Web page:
I mention geographical spread because the epidemics seems to spread along with industrialization, e.g. urban China is affected, while rural China isn't (yet?). The spread of the epidemics seems to map well with the spread of Western junk food. The following parameters could somehow make sense if Japanese folks weren't so lean

- delay in child rearing (where the effect size is minor)

- chronic sleep deprivation (and wow, 1/3 US adults sleeps less than 6 hours per night whereas 1/3 gets more than 8 hours).

- Microbiota is interesting, but known to be influenced by diet. So a problematic microbiota could be a maladaptative change consecutive to a bad diet, that perpetuates the issue.

These factors also apply to Japan, which has resisted the junk food onslaught for cultural reasons. Japan has ~3% of obese folks, and that was the case before they started aggressively monitoring belly fat in middle aged folks. Japanese folks who migrate to the US and adopt the local diet grow fat, so the difference isn't genetic.


This leaves us with food composition and marketing as the main causal factors.

- Why can't poverty be causal? An essential part of food composition and marketing is price. As your disposable income decreases, the composition of items on the McDonald's value menu becomes more relevant to you, and the quality of the produce at Whole Foods markedly less so.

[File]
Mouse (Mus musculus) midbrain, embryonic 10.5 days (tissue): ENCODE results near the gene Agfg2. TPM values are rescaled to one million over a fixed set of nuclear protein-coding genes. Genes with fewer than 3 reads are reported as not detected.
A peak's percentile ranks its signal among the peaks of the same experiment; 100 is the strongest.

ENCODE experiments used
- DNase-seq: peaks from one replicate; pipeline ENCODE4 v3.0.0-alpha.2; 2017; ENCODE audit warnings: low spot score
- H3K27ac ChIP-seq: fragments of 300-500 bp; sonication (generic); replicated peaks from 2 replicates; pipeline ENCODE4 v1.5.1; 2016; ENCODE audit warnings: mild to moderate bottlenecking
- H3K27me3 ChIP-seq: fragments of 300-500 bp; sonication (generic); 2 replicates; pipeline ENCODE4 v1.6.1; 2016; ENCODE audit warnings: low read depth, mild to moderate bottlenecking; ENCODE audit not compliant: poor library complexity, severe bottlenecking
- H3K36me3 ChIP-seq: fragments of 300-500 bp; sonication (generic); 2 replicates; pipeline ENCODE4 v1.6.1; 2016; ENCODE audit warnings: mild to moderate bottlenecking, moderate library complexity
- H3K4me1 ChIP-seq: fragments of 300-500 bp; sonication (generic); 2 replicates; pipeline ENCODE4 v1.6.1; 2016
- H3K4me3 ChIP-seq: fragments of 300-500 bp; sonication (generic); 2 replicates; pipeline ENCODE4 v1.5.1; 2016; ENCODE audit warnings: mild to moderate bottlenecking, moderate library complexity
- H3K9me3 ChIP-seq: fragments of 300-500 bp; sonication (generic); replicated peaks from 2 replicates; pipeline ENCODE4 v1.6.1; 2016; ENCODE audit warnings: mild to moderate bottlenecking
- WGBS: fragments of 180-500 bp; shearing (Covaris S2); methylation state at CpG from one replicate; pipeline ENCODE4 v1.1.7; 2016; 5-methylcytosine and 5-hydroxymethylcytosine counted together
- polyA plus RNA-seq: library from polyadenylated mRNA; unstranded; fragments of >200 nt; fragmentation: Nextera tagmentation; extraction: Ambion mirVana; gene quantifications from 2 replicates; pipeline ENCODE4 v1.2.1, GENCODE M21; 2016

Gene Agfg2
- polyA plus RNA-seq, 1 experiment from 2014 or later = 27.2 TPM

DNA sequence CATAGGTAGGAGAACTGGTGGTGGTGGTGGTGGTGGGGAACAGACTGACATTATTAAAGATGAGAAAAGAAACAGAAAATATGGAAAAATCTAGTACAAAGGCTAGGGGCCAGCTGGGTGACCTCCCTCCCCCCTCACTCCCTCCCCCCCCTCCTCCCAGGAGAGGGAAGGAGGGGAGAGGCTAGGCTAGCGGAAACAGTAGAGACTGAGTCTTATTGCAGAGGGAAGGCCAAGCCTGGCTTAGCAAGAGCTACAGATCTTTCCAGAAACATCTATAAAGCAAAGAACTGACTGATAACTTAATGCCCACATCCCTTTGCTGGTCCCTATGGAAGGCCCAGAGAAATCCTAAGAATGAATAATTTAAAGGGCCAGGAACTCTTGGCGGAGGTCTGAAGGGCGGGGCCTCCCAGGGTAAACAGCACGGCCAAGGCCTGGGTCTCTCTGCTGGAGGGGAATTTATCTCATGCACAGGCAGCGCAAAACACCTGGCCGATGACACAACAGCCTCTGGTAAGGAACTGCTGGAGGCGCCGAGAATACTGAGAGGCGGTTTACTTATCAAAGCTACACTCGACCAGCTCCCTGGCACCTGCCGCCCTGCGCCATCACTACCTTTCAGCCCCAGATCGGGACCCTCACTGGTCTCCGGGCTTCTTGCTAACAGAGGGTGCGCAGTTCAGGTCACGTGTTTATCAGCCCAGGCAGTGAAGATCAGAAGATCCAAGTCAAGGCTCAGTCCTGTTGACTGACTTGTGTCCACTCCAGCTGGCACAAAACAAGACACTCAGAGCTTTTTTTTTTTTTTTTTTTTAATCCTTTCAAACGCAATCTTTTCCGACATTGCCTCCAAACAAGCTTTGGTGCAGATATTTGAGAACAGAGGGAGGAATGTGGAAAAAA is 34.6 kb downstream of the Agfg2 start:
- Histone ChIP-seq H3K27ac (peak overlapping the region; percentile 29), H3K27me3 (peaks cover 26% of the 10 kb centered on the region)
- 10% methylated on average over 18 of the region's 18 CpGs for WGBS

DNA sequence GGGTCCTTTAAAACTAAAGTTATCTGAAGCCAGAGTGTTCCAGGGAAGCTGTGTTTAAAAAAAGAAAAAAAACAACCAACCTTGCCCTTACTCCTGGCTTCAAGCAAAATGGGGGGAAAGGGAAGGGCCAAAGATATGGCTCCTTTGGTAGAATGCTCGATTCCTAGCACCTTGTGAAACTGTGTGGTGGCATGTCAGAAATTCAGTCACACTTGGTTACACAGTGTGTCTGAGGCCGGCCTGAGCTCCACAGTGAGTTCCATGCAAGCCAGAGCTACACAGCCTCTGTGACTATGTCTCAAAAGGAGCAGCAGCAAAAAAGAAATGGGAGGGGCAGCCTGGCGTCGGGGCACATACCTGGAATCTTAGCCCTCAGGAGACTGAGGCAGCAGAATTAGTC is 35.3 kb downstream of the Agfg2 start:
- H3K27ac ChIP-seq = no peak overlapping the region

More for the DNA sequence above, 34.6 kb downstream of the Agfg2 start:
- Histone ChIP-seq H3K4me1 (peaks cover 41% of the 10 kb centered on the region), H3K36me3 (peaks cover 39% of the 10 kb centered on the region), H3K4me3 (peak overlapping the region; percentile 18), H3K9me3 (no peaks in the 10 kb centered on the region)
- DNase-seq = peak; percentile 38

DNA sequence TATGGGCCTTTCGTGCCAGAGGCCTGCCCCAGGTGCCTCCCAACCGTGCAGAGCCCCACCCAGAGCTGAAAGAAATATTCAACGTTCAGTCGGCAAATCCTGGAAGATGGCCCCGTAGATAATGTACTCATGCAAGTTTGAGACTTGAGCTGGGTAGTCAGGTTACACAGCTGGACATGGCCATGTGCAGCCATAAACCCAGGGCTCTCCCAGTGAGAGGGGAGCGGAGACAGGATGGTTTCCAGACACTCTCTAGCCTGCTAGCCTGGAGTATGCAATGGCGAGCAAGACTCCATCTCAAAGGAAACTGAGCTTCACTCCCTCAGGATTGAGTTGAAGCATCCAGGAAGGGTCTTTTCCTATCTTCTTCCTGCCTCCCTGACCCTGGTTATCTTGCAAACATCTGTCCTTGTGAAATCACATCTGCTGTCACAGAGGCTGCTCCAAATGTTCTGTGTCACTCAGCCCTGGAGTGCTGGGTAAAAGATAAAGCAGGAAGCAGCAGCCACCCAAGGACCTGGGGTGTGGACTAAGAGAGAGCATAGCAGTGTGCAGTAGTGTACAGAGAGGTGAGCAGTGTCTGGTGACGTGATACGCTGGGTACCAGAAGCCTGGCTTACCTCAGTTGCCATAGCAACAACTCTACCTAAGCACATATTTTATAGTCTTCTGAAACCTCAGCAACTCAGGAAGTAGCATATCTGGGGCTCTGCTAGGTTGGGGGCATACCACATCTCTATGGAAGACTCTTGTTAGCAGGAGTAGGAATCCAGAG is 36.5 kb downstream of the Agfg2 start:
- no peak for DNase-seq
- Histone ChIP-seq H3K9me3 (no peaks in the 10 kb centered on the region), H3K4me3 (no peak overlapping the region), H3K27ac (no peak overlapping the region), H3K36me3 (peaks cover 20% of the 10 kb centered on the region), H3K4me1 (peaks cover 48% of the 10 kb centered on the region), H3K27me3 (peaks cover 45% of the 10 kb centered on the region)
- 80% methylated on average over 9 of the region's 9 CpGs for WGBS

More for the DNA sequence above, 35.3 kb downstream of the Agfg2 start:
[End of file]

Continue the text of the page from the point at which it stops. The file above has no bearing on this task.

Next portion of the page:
- Intergenerational epigenetic influence means that factors that are no longer overtly visible may have a lasting effect. If, for example, leaded gasoline exhaust fumes made grandma fat, that contributory cause could then invisibly propagate to a later generation via epigenetic regulation attached to gametes and occurring in utero.

- In 2011, someone suggested that Ad-26 and Ad-35 be used in an Ebola vaccine, to work around preexisting Ad-5 immunity in targeted populations. The anti-vaxxer nonsense notwithstanding, the hypothesis that an unknown obesity vector has been spread via routine vaccination, without any other adverse symptoms or side effects, has not yet been tested. Better fat than dead, though.

Several hypotheses regarding decrease in dietary quality have been tested, and found to be unsupported by evidence. The corn lobby has quite a vested interest in proving that HFCS is not significantly different from cane sugar sucrose in prepared foods, so you can find a lot of very narrow studies comparing HFCS to sucrose that all conclude they are the same dietarily, without going anywhere near price, or politics, or comparisons with the fats that both sucrose and HFCS have been replacing over the years. I foresee future studies declaring (cheap) palm oil to be dietarily equivalent to other (more expensive) oils, without ever noting the impact of prices on recipes and diets. Broader studies likely have a harder time getting funding.

Microbiota are also influenced by location--even temporary changes in location. Montezuma's Revenge and Delhi Belly and trail trots can all cause rapid change in one's gut constitution.

Observing Japanese who migrate to the US and preserve their previous diet could be elucidative. If they don't change anything about their lives other than their location, would they grow fatter?

> - Why can't poverty be causal?

Because most poor people around the world are not fat and have never been until recently. In the countries affected by the obesity epidemics, it may be causal, but it doesn't explain why obesity struck somewhere and not elsewhere.